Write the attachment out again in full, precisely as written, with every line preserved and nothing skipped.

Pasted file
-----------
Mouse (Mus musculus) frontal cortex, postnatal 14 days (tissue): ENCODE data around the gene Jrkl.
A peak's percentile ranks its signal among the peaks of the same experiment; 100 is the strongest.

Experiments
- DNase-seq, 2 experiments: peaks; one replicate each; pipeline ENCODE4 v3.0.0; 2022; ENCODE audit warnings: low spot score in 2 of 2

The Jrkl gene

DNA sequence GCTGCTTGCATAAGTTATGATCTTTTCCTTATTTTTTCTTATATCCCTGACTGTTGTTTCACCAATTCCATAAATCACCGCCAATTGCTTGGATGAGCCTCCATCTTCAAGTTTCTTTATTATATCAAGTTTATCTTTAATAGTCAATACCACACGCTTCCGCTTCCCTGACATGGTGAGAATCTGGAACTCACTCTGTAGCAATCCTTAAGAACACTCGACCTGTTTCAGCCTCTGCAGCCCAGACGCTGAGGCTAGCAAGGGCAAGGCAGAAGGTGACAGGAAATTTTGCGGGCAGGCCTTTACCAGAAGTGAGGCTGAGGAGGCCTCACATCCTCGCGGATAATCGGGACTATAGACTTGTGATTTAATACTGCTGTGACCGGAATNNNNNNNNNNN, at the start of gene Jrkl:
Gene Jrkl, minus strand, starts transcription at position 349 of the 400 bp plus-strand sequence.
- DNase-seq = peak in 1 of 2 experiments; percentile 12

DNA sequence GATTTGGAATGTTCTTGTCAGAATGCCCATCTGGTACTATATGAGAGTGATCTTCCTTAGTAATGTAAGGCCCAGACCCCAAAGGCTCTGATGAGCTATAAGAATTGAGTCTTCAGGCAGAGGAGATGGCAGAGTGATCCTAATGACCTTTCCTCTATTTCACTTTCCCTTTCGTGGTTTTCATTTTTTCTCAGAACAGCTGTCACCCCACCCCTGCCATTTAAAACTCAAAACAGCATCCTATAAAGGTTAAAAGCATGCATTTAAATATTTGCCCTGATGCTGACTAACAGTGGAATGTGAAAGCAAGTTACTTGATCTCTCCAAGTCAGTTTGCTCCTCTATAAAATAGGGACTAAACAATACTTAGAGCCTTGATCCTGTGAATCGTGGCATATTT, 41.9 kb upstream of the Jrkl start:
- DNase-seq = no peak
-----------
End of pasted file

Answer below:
Mouse (Mus musculus) frontal cortex, postnatal 14 days (tissue): ENCODE data around the gene Jrkl.
A peak's percentile ranks its signal among the peaks of the same experiment; 100 is the strongest.

Experiments
- DNase-seq, 2 experiments: peaks; one replicate each; pipeline ENCODE4 v3.0.0; 2022; ENCODE audit warnings: low spot score in 2 of 2

The Jrkl gene

DNA sequence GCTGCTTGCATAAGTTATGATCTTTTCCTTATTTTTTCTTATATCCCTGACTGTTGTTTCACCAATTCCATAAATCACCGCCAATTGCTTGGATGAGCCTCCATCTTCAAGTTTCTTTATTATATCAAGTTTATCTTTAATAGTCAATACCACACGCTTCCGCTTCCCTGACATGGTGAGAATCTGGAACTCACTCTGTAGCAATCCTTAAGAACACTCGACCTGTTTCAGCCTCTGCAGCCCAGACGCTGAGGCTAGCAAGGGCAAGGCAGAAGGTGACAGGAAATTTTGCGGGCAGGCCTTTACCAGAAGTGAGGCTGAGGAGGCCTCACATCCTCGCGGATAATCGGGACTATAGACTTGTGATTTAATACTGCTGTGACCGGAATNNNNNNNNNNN, at the start of gene Jrkl:
Gene Jrkl, minus strand, starts transcription at position 349 of the 400 bp plus-strand sequence.
- DNase-seq = peak in 1 of 2 experiments; percentile 12

DNA sequence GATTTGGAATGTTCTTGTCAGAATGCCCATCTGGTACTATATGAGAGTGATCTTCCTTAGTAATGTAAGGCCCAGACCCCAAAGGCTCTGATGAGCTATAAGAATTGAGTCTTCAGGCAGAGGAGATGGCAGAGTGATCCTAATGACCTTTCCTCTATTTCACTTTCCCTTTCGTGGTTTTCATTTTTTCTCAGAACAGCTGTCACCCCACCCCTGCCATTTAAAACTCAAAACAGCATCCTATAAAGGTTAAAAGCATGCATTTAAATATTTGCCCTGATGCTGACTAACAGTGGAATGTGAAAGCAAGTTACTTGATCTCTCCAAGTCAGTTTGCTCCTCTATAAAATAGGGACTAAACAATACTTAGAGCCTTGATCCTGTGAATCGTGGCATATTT, 41.9 kb upstream of the Jrkl start:
- DNase-seq = no peak